History: Conference pears were found growing in the nursery of Thomas Francis River in the UK in 1884. The following year, he introduced the variety at the National British Pear Conference in London where it won fist place, solidifying its reputation and earning its name. Conference pears continue to be grown in several European countries today where it remains very popular.
Why We Grow It: This old variety has remained popular due to its pleasant and sweet flavour. It can be eaten right off the tree and will keep for a couple months. The fruit itself has an elongated neck, giving it a rather odd appearance.
Canadian Hardiness Zone: 4
Soil Preference: Sandy loam, loam, clay loam.Prefers average to moist conditions with well-drained soils, avoid planting anywhere that floods for more than two weeks in the spring.
Growth Habits and Disease Resistance: Hardy, reliable crops, grows well in pots, spur-bearing. Somewhat susceptible to scab and susceptible to canker and stony pit but somewhat resistant to mildew, fireblight, and coddling moth.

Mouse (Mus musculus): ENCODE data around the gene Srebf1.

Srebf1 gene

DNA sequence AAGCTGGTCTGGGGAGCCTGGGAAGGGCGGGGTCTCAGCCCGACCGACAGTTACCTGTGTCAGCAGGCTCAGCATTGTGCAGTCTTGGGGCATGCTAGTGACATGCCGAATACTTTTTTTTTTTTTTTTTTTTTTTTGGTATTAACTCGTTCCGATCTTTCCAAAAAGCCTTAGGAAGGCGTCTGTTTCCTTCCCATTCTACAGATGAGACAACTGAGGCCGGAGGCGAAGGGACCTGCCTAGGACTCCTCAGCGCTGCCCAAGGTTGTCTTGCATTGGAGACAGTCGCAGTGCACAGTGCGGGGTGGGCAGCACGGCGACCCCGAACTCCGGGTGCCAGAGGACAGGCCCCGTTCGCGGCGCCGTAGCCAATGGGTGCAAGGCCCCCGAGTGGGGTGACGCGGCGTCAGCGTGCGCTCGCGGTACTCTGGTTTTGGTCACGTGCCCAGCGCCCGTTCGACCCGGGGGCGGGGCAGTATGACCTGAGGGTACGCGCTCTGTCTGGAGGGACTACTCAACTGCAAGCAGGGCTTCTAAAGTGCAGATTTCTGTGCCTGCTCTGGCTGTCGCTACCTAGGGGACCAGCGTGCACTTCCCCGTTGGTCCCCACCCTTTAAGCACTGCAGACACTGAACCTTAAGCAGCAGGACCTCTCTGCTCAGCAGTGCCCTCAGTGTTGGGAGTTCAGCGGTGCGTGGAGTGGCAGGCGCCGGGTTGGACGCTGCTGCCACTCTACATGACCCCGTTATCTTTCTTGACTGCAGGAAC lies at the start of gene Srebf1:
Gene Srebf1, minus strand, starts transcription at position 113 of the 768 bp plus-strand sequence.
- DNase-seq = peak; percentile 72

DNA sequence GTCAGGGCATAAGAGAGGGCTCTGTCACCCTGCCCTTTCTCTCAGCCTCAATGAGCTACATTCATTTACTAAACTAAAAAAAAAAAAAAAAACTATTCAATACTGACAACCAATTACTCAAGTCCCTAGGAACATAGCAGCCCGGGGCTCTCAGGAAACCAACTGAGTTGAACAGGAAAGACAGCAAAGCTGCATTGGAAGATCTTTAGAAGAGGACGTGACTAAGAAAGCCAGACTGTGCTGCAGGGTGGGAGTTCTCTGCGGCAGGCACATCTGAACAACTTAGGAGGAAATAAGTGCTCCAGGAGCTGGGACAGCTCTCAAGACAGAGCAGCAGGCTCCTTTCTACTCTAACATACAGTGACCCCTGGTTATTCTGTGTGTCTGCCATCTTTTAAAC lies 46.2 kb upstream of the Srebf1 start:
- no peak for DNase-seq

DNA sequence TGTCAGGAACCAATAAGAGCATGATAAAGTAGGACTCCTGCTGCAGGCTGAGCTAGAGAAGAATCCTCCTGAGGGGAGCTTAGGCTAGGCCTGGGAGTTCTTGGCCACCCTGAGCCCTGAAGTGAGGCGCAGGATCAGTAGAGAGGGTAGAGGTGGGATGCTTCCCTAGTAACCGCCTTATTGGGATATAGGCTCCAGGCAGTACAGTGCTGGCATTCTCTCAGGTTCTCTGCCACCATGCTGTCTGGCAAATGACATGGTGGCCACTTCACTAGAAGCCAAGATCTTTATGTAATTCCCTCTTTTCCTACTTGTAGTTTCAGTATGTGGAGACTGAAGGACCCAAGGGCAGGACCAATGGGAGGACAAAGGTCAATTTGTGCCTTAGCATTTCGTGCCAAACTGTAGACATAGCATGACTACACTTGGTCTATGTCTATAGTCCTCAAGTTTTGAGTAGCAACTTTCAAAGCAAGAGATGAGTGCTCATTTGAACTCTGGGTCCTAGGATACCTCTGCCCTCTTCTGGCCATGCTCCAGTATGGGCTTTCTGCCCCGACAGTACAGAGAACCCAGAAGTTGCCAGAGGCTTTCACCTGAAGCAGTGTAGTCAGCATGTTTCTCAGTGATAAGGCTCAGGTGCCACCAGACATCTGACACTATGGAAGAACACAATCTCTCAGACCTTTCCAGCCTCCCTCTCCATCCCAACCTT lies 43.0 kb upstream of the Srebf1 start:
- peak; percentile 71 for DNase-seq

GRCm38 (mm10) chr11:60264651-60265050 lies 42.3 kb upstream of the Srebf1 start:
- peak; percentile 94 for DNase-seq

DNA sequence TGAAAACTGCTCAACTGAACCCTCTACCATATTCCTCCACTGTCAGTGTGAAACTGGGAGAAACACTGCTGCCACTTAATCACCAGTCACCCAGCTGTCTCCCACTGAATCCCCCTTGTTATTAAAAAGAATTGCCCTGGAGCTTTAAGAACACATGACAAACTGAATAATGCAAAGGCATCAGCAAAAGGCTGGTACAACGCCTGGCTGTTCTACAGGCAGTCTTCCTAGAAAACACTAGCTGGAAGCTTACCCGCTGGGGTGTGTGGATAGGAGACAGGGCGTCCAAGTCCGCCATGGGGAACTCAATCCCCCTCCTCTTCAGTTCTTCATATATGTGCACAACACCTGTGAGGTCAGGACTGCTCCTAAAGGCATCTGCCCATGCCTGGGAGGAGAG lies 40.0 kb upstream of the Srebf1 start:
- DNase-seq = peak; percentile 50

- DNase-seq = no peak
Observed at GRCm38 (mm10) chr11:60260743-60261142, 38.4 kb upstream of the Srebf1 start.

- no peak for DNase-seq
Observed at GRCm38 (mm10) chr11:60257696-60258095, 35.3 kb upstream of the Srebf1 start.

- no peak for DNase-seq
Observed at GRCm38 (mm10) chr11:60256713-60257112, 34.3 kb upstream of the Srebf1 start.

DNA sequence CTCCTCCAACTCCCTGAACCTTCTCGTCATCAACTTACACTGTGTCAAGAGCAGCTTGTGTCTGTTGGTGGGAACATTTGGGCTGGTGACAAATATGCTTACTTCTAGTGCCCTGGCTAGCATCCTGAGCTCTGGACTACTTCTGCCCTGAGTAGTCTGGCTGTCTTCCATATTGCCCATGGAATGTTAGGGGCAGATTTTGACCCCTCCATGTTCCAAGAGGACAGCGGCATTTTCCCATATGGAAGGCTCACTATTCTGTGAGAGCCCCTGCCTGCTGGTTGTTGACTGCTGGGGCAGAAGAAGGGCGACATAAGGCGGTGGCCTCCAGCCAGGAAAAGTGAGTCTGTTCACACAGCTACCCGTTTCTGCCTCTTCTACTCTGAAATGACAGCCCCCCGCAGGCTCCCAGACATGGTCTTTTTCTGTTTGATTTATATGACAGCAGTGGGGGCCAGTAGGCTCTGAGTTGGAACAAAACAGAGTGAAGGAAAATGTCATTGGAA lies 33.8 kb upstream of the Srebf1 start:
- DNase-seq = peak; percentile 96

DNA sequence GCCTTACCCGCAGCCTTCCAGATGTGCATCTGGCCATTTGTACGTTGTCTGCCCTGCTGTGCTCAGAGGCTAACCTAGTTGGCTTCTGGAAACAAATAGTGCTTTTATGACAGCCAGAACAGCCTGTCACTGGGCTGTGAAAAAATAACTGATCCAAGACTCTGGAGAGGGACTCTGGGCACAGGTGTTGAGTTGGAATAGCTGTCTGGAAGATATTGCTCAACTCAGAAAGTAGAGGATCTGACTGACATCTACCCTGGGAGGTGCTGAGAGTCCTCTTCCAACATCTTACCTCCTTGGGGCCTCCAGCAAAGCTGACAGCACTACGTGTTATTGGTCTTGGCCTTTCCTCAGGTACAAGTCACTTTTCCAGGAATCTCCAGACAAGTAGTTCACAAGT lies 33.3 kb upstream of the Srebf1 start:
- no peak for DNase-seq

Sun/Shade: Full sun (approx. 8-10 hours of sun daily)
Pollination:Requires a pollinator of a different pear variety (European or Asian) that blooms around the same time
Flowering Time: Middle
Bloom Colour: White
Ripens: Late September
Storage: Keeps until November when stored in cool, humid conditions
Recommended Use: Fresh eating
Size including roots:
100-200 cm whip, 1 year grade
100 cm+ with 3 or more branches, 30 cm or more, 2 year grade